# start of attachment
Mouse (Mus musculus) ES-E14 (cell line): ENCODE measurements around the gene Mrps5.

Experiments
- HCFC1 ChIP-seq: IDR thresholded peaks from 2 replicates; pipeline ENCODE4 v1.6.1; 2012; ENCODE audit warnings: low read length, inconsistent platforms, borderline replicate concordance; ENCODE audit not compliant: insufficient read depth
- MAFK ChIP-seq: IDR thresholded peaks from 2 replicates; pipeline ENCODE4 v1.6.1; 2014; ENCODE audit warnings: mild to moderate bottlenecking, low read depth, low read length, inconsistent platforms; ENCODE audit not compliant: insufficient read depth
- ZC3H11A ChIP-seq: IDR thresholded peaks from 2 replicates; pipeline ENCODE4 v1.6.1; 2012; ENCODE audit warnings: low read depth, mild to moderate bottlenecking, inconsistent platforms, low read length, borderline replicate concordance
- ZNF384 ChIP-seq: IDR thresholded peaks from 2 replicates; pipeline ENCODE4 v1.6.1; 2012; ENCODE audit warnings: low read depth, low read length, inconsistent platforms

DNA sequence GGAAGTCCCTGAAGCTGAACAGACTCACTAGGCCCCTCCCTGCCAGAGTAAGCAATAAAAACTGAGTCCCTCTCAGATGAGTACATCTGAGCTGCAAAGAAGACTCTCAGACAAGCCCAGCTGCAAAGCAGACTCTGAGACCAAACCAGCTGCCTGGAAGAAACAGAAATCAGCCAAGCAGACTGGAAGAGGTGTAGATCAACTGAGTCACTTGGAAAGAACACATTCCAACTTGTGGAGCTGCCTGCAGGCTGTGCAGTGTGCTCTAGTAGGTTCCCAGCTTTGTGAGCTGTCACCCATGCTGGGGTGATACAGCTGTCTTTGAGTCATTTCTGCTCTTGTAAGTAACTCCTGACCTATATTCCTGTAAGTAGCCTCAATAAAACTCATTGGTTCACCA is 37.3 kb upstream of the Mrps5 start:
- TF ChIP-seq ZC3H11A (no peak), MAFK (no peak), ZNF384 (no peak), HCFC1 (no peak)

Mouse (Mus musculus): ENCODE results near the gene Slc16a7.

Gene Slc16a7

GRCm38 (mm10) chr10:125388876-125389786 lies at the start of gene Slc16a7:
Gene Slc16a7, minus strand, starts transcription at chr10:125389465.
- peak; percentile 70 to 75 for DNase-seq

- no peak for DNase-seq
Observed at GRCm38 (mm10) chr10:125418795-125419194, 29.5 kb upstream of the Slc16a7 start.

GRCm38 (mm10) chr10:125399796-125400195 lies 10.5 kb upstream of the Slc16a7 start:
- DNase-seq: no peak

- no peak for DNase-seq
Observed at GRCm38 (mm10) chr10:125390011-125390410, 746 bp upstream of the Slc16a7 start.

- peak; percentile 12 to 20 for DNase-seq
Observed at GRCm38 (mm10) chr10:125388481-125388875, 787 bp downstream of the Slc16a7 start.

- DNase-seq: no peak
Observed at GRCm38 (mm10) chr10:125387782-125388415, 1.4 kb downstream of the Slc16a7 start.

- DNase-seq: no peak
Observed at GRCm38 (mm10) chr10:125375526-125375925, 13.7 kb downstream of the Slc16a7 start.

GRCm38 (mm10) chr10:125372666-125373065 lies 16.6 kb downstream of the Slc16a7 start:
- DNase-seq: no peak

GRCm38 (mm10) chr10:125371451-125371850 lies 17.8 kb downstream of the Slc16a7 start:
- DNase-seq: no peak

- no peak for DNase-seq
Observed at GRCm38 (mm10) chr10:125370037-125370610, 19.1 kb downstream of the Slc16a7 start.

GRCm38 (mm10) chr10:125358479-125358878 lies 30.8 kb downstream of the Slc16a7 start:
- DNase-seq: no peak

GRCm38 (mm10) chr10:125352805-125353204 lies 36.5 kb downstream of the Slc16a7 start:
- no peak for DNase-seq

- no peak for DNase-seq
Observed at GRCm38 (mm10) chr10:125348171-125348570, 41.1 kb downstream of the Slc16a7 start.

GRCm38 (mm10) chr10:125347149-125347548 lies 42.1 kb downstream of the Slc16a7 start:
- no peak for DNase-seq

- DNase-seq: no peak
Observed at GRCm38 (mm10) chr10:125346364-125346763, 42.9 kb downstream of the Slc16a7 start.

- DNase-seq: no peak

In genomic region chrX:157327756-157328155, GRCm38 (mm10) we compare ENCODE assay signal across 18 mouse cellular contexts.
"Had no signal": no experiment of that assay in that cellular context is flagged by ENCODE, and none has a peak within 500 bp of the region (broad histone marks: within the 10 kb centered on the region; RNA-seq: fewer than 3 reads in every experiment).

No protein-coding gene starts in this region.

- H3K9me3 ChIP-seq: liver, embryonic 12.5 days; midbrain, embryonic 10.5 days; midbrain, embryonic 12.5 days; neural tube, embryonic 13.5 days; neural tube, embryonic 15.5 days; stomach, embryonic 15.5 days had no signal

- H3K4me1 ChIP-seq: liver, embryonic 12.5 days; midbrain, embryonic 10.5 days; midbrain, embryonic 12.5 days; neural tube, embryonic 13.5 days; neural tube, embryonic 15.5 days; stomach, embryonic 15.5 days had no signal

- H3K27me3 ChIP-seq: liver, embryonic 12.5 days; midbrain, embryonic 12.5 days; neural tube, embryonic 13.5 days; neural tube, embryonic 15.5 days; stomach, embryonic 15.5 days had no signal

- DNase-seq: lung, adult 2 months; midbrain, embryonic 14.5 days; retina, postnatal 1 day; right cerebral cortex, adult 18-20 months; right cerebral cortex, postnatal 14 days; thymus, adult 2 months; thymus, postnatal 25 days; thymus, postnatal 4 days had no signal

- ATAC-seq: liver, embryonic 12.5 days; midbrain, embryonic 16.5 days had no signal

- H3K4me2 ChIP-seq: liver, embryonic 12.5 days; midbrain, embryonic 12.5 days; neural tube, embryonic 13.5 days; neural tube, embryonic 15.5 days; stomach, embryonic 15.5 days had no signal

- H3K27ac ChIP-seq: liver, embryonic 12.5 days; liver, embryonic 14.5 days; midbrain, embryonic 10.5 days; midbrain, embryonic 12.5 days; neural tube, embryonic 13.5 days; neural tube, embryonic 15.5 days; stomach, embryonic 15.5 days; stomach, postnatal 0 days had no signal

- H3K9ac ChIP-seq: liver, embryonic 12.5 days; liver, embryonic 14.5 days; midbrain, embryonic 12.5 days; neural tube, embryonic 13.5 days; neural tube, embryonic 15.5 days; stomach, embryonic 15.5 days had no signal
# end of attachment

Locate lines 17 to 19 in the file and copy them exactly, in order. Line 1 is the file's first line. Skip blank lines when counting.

- DNase-seq: no peak

- no peak for DNase-seq
Observed at GRCm38 (mm10) chr10:125390011-125390410, 746 bp upstream of the Slc16a7 start.